(WSJ) Inflationary pressures from abroad and at home are likely on the rise in China as the economy recovers, the central bank said, in its first direct reference to the risk of higher prices since the global financial crisis hit.
But the People’s Bank of China signaled no reversal of its moderately loose monetary policy stance, aimed at spurring growth in the world’s third-biggest economy.
The comments on Tuesday were the bank’s clearest read this year on the prospects for inflation after China’s economic growth accelerated in the second quarter. The bank said the consumer-price index, its key inflation gauge, is likely to bottom out at the end of the third quarter.
Inflationary worries and possible asset bubbles have been flagged in recent weeks by policy makers since lending exploded, with new yuan loans in the first half of the year totaling 7.4 trillion yuan ($1.08 trillion), equivalent to about half of the country’s gross domestic product in the period.
The loan growth has spurred calls by economists for the central bank to fine-tune its loose policies. The PBOC cited “imported inflation,” where domestic prices are pushed up by higher prices of imported raw materials, as another factor that could add to price pressures in China. After falling 1.1% in the first half of 2009, the CPI will stabilize in the second half and possibly rebound, the bank said.
“Commodity markets around the world have bottomed and are rebounding, raising imported inflation pressures,” the PBOC said in a report analyzing second-quarter economic trends, issued by its Financial Survey and Statistics Department. “At the same time, domestic demand continues to rebound, liquidity remains flush and inflation expectations are surfacing.”
China’s producer-price index, which can be a leading indicator for CPI, is affected by the movements of international commodity prices. During China’s last inflationary cycle, when CPI peaked around the first half of 2008, the central bank began to gently nudge the yuan higher partly to offset imported inflationary pressures.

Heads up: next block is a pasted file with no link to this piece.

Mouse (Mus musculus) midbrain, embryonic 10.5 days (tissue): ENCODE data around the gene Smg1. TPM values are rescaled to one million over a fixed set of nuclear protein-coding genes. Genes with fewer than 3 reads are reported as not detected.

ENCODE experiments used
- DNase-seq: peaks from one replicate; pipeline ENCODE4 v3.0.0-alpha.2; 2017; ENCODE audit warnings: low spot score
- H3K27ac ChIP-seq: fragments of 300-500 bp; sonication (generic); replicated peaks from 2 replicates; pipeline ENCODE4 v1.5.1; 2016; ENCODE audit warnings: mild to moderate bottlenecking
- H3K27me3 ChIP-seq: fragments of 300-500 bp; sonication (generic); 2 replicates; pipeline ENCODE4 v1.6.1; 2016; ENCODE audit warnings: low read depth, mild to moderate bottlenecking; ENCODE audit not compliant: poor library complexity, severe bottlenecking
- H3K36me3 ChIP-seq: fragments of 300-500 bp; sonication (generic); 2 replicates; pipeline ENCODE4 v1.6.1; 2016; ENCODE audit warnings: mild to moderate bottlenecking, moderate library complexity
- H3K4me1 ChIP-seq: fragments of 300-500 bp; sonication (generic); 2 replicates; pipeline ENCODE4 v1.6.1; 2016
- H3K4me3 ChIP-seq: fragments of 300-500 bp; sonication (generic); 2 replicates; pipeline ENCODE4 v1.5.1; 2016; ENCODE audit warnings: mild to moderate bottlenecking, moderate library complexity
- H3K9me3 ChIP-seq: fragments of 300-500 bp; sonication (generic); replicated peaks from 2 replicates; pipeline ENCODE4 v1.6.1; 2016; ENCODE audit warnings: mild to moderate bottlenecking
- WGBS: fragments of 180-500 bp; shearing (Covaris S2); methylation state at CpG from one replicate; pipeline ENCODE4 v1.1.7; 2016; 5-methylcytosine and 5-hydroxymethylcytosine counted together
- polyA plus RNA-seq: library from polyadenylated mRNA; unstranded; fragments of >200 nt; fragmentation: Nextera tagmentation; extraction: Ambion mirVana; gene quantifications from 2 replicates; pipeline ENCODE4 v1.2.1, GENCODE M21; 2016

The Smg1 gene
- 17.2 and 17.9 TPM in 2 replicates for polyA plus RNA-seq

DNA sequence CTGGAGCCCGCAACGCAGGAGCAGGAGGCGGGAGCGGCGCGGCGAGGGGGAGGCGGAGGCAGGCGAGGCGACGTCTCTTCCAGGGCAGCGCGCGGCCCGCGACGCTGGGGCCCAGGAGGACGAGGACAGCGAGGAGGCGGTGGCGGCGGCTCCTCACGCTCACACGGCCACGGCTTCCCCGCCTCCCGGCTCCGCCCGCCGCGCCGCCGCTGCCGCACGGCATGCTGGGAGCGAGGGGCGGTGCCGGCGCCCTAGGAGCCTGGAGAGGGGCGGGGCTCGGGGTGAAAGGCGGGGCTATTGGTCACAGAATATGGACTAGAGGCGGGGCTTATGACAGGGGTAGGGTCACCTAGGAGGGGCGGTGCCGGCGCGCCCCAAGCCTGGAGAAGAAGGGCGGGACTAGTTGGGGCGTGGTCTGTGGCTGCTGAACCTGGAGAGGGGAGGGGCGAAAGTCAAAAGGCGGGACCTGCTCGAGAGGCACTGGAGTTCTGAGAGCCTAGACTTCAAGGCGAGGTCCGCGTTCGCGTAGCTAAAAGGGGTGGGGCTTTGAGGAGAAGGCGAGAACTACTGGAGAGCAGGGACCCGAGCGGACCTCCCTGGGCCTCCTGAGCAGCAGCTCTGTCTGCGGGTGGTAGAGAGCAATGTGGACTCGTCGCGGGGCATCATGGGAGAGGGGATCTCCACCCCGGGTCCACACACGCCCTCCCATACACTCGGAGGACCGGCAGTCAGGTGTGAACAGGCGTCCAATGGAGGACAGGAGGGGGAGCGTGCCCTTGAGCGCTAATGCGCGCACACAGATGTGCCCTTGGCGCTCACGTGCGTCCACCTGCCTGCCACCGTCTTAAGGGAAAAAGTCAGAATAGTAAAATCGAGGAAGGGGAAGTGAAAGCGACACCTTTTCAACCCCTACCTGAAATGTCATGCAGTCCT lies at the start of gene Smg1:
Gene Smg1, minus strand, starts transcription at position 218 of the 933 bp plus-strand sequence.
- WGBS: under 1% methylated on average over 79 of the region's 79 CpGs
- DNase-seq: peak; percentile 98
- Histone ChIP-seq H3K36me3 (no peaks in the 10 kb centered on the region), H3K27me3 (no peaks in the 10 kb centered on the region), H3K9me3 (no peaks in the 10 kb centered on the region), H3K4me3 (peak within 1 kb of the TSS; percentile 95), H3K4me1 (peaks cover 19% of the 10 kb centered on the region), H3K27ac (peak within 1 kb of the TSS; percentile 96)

At the same time, in a move that could temper any upward pricing pressures, China’s economic planning agency Tuesday cut fuel prices around 3%, in its fifth adjustment this year. The cuts, which followed on the heels of three price increases, take effect Wednesday.
The state-run Xinhua news agency reported Tuesday that Chinese President Hu Jintao said China “must guarantee macroeconomics policies are sustainable and stable.”
But with Chinese exports still declining amid global recession, uncertainties about the sustainability of the current economic rebound and growing worries of speculative inflows returning to the country, analysts said the central bank is unlikely to change to its stance for a basically stable yuan for the foreseeable future.
“Commodity markets around the world have bottomed and are rebounding, raising imported inflation pressures,” the bank said, in a report analyzing second quarter economic trends issued by its Financial Survey and Statistics Department. “At the same time, domestic demand continues to rebound, liquidity remains flush and inflation expectations are surfacing.”